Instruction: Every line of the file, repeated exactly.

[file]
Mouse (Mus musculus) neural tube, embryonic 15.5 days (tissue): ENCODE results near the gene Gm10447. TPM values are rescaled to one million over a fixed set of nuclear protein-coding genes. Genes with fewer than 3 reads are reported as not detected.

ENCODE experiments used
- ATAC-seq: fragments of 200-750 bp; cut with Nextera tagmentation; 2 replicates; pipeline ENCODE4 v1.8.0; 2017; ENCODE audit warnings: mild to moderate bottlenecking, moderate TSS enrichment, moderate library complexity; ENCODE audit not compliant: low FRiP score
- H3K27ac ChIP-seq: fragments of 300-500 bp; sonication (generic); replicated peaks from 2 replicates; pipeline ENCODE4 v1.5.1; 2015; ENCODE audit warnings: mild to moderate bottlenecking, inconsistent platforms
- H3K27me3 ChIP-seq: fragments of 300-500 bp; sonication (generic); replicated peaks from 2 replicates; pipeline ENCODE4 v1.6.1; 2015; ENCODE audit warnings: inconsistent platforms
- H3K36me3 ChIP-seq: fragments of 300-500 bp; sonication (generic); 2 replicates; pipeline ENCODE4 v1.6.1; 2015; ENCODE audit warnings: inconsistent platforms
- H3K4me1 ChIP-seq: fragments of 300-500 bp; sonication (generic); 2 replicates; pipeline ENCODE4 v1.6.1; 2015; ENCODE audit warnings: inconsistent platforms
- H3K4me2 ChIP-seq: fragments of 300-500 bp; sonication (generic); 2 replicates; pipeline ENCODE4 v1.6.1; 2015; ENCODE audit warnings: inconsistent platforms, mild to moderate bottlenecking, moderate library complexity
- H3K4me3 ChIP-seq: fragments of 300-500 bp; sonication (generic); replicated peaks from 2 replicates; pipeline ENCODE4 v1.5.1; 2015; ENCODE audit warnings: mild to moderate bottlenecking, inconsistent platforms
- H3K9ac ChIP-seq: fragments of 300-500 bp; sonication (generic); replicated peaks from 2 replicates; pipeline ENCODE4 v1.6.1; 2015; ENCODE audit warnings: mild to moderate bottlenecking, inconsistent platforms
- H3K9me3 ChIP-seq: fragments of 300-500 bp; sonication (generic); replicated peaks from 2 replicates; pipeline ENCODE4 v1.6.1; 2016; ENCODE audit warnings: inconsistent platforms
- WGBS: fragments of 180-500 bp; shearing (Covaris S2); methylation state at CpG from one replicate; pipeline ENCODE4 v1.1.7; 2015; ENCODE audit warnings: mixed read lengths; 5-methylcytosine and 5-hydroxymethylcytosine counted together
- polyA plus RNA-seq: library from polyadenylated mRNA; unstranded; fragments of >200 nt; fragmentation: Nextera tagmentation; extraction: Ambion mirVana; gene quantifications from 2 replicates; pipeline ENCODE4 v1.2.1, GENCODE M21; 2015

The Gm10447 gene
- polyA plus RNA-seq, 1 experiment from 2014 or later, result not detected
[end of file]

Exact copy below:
Mouse (Mus musculus) neural tube, embryonic 15.5 days (tissue): ENCODE results near the gene Gm10447. TPM values are rescaled to one million over a fixed set of nuclear protein-coding genes. Genes with fewer than 3 reads are reported as not detected.

ENCODE experiments used
- ATAC-seq: fragments of 200-750 bp; cut with Nextera tagmentation; 2 replicates; pipeline ENCODE4 v1.8.0; 2017; ENCODE audit warnings: mild to moderate bottlenecking, moderate TSS enrichment, moderate library complexity; ENCODE audit not compliant: low FRiP score
- H3K27ac ChIP-seq: fragments of 300-500 bp; sonication (generic); replicated peaks from 2 replicates; pipeline ENCODE4 v1.5.1; 2015; ENCODE audit warnings: mild to moderate bottlenecking, inconsistent platforms
- H3K27me3 ChIP-seq: fragments of 300-500 bp; sonication (generic); replicated peaks from 2 replicates; pipeline ENCODE4 v1.6.1; 2015; ENCODE audit warnings: inconsistent platforms
- H3K36me3 ChIP-seq: fragments of 300-500 bp; sonication (generic); 2 replicates; pipeline ENCODE4 v1.6.1; 2015; ENCODE audit warnings: inconsistent platforms
- H3K4me1 ChIP-seq: fragments of 300-500 bp; sonication (generic); 2 replicates; pipeline ENCODE4 v1.6.1; 2015; ENCODE audit warnings: inconsistent platforms
- H3K4me2 ChIP-seq: fragments of 300-500 bp; sonication (generic); 2 replicates; pipeline ENCODE4 v1.6.1; 2015; ENCODE audit warnings: inconsistent platforms, mild to moderate bottlenecking, moderate library complexity
- H3K4me3 ChIP-seq: fragments of 300-500 bp; sonication (generic); replicated peaks from 2 replicates; pipeline ENCODE4 v1.5.1; 2015; ENCODE audit warnings: mild to moderate bottlenecking, inconsistent platforms
- H3K9ac ChIP-seq: fragments of 300-500 bp; sonication (generic); replicated peaks from 2 replicates; pipeline ENCODE4 v1.6.1; 2015; ENCODE audit warnings: mild to moderate bottlenecking, inconsistent platforms
- H3K9me3 ChIP-seq: fragments of 300-500 bp; sonication (generic); replicated peaks from 2 replicates; pipeline ENCODE4 v1.6.1; 2016; ENCODE audit warnings: inconsistent platforms
- WGBS: fragments of 180-500 bp; shearing (Covaris S2); methylation state at CpG from one replicate; pipeline ENCODE4 v1.1.7; 2015; ENCODE audit warnings: mixed read lengths; 5-methylcytosine and 5-hydroxymethylcytosine counted together
- polyA plus RNA-seq: library from polyadenylated mRNA; unstranded; fragments of >200 nt; fragmentation: Nextera tagmentation; extraction: Ambion mirVana; gene quantifications from 2 replicates; pipeline ENCODE4 v1.2.1, GENCODE M21; 2015

The Gm10447 gene
- polyA plus RNA-seq, 1 experiment from 2014 or later, result not detected